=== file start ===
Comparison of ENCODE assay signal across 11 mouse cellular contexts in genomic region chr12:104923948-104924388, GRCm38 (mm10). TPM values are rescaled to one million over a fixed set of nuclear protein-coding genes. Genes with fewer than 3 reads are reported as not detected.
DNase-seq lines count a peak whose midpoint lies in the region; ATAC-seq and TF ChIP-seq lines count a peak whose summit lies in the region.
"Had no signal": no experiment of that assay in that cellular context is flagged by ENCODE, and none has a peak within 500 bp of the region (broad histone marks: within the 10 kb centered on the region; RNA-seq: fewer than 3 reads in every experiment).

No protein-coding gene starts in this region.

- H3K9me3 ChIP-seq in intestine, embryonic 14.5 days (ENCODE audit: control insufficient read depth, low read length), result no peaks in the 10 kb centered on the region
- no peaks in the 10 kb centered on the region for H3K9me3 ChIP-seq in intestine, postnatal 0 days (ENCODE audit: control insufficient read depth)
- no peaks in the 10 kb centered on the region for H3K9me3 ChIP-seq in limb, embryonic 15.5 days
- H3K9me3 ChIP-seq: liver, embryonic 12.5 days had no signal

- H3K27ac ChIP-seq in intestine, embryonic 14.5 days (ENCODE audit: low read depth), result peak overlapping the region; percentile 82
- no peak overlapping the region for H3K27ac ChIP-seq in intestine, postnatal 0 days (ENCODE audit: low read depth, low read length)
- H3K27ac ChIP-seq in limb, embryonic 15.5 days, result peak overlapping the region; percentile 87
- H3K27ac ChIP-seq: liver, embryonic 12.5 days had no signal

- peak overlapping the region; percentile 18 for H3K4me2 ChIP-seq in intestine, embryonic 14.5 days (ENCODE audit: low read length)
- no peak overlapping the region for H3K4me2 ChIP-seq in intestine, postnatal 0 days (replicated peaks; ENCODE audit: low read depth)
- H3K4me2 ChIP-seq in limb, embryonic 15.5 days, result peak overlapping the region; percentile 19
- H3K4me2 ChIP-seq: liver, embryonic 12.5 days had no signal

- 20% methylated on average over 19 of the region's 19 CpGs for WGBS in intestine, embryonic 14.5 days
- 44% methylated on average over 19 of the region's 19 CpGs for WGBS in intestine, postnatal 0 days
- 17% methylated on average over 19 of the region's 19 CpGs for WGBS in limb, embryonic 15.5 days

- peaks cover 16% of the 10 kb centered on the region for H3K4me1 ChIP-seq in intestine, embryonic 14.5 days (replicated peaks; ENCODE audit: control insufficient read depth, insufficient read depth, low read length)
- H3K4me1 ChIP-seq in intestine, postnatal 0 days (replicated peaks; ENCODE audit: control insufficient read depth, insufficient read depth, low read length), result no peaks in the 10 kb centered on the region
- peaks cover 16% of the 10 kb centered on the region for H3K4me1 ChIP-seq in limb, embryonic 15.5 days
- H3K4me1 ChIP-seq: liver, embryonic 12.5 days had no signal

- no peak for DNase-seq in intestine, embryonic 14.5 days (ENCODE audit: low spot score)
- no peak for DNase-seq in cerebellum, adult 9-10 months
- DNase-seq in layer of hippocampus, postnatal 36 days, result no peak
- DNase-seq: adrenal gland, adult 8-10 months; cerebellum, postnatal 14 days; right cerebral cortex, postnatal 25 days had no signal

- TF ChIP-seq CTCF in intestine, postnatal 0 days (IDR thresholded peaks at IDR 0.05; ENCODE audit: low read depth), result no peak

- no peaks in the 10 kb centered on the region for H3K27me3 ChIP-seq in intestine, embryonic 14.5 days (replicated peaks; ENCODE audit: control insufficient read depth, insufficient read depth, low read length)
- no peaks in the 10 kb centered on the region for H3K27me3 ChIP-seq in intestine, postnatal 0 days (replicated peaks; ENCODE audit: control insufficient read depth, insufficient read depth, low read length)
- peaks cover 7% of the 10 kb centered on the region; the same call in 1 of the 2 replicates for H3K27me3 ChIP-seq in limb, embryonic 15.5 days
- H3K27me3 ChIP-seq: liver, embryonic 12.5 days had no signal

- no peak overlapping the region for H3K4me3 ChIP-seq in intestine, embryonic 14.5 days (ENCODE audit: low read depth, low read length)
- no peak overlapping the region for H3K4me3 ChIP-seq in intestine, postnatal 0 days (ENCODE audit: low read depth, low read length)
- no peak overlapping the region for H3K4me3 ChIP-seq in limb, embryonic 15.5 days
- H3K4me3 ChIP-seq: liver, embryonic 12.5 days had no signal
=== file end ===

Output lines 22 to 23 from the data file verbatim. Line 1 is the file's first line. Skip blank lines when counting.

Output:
- peaks cover 16% of the 10 kb centered on the region for H3K4me1 ChIP-seq in limb, embryonic 15.5 days
- H3K4me1 ChIP-seq: liver, embryonic 12.5 days had no signal